Why Do People Suffer From Sleep Paralysis?
Tonight on The Project, we’ll be exploring Sleep Paralysis and its causes.
Sleep Paralysis is when your mind wakes up, but your body doesn’t. As you enter REM sleep, your brain sends out motor neuron inhibitors called GABA and glycine to temporarily paralyse your muscles, which is totally normal. However, while most people remain asleep during this time, others may wake up and realize they can’t move.
According to Paul Brown, who suffers from severe sleep paralysis about three or four times a week, he says, “You can’t open your mouth, you can’t scream, you can’t move your tongue.”
It can last seconds, or even minutes before either snapping out of it, or falling back to sleep.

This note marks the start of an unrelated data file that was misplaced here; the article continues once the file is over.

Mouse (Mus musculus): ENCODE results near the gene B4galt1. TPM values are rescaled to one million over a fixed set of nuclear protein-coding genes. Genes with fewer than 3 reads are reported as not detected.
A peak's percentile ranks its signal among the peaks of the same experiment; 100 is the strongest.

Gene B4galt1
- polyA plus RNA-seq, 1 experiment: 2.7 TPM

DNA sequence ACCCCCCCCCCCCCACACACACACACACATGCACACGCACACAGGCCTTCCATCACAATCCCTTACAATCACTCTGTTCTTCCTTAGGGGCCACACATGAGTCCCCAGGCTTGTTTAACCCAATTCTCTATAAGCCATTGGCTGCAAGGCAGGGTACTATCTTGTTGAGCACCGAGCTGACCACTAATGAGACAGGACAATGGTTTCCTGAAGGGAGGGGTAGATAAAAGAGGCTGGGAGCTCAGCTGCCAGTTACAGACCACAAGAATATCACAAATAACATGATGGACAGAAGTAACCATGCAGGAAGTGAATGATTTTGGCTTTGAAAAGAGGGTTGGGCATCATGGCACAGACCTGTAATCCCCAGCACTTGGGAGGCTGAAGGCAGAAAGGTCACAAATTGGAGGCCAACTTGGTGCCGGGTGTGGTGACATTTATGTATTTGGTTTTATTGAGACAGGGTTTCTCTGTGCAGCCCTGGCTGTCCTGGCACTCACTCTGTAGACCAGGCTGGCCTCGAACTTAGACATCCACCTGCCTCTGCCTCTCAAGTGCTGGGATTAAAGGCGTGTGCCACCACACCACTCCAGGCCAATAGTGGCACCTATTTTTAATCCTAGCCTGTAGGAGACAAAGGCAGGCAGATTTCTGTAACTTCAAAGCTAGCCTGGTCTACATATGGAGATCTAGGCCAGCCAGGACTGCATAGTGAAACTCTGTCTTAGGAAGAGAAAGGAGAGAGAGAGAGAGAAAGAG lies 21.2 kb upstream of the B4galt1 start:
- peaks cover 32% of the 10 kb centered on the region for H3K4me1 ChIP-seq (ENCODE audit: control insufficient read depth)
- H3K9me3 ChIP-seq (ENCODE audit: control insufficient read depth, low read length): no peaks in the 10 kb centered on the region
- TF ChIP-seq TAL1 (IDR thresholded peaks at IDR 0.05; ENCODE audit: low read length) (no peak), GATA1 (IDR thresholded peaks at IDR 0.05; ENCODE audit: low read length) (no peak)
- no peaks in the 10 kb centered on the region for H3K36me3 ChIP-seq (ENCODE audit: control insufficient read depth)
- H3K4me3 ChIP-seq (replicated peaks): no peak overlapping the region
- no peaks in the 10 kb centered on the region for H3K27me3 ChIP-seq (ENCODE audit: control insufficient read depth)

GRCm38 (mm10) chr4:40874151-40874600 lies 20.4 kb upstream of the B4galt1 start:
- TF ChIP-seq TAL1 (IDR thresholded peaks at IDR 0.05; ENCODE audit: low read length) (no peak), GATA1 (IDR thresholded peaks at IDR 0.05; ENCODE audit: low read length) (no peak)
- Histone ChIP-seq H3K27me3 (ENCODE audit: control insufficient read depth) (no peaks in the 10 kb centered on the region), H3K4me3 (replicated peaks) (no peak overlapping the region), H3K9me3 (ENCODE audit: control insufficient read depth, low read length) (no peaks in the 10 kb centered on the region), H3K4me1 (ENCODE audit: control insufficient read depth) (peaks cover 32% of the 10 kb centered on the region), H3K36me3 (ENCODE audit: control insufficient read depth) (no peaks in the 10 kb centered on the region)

If this sounds terrifying enough, about one in one-thousand people suffer from extreme hallucinations. Paul is part of this statistic, where he describes seeing a horrifying old hag. “She’s got this long, wavy hair, and just this wrinkly face. And she just kinda gets up close and stares at you…”
Sleep paralysis often affects people with PTSD and anxiety, however it’s also brought on by irregular sleep patterns, and drinking too much alcohol and/or caffeine. Physician Dr. David Cunnington says, “we think sleep paralysis occurs fairly frequently in milder forms, in somewhere between 5 and 10 per cent of the population. The much more severe episodes are much less common.”
For those suffering from severe sleep paralysis, in itself it isn’t dangerous. Dr. David Cunnington said, “It’s incredibly distressing, but we don’t think there are any long-term lasting impacts…”
To find out more about Sleep Paralysis, please tune into The Project tonight at 6:30